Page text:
Medical Technology

Paraplegic Man Regains Voluntary Movement with Implanted Device and Rehab



Tweet
Bruce Tyson's image for:
"Paraplegic Man Regains Voluntary Movement with Implanted Device and Rehab"
Caption: 
Location: 
Image by: 
©  

Scientists have made remarkable strides toward spinal cord injury treatment proving it with technology that has helped a paraplegic man stand on his own and even move. Experts believe that technology is developing so quickly that soon paralyzed people will have hope that they may soon be able to walk again.

According to WebMD, a new electronic device that works like a pacemaker can be placed on the spinal column that helps restore the transmission of nervous impulses past the point of the injury. The device receives the impulses from the brain when the patient wants to move and then routes them appropriately to their intended destination via electrodes that are attached to the patient’s spinal column.

The development is hailed as an “unprecedented” breakthrough in the treatment of spinal cord injuries that promises even greater future developments.

Perhaps the significance of the new technology is that it can benefit people who were injured a long time ago as well as those who have fresh injuries: thousands of people can benefit from this medical breakthrough.

The news of the new spinal injury treatment is not something that came easily. For more than three decades, scientists have worked on both the concepts behind it as well as the electronic device that makes it possible.

According to the WebMD report, this is the first time that paraplegic patients have been able to intentionally move after experiencing what had traditionally been described as a permanent injury.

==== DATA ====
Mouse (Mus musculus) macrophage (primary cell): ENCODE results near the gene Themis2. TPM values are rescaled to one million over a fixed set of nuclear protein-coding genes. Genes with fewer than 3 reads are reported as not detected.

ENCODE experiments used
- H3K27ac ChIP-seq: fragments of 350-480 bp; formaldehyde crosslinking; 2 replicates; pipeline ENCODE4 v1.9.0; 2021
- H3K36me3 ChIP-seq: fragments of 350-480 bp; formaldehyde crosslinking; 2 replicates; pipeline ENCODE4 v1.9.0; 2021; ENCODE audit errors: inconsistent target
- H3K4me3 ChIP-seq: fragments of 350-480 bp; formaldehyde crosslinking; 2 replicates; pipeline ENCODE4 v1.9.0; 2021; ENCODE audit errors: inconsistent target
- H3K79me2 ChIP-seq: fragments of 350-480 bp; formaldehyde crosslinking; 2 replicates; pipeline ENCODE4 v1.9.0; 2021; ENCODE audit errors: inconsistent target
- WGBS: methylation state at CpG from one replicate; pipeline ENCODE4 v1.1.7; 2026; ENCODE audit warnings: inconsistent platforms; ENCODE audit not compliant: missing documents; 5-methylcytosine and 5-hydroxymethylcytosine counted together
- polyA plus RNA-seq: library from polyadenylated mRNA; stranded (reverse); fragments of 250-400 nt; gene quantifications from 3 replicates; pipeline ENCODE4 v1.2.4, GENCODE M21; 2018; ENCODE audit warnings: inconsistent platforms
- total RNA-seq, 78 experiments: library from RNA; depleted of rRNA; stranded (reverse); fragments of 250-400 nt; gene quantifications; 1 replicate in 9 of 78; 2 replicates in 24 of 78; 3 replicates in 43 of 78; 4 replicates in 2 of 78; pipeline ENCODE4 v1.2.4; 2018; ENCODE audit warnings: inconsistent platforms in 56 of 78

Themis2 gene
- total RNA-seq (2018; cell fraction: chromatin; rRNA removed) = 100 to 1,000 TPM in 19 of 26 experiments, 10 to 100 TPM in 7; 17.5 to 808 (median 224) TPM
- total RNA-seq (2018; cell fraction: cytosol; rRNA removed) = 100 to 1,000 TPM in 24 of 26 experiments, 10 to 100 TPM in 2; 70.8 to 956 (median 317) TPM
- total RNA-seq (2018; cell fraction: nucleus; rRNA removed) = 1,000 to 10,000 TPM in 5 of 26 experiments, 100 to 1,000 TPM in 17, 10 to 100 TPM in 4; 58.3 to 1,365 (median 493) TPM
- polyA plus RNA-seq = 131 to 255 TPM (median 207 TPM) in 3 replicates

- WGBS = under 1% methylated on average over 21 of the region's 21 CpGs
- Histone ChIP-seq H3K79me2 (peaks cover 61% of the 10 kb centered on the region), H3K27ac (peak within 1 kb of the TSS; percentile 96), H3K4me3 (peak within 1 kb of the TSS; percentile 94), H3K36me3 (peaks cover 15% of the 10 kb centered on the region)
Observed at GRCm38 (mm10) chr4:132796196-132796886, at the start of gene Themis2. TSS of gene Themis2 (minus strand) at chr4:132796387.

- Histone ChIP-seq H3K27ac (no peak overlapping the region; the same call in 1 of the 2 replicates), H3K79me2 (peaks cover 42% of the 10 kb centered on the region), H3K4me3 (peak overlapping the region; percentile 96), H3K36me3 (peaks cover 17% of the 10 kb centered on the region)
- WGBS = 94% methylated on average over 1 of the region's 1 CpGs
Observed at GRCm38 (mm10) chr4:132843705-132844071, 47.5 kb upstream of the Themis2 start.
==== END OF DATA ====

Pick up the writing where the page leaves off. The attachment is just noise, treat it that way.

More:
The case study in the published story describes one recipient of the epidural treatment technology, Rob Summers. He was a baseball player with a promising future until a car hit him and he became paralyzed.

His successful treatment has not totally relied on electronics and treatment. He has been trying to learn how to move for two years under intensive therapy in preparation to learn to control the implanted device. Just reading about it makes it sound easy, but actually moving with the device obviously takes a lot more work and patience.

After being able to move, however, Summers described the wonderful feeling of being able to do something he had been told that he would never be able to do again. He’s not going to stop with just the simple movements he can now perform. He says that he intends to stick with the program until he can walk and play baseball.

For his sake and the sakes of thousands of others with similar conditions, doctors planning on making that dream reality.

Tweet
More about this author: Bruce Tyson

From Around the Web




ARTICLE SOURCES AND CITATIONS
  • InfoBoxCallToAction ActionArrowhttp://www.webmd.com/brain/news/20110519/spine-injury-breakthrough-paralyzed-man-stands-walks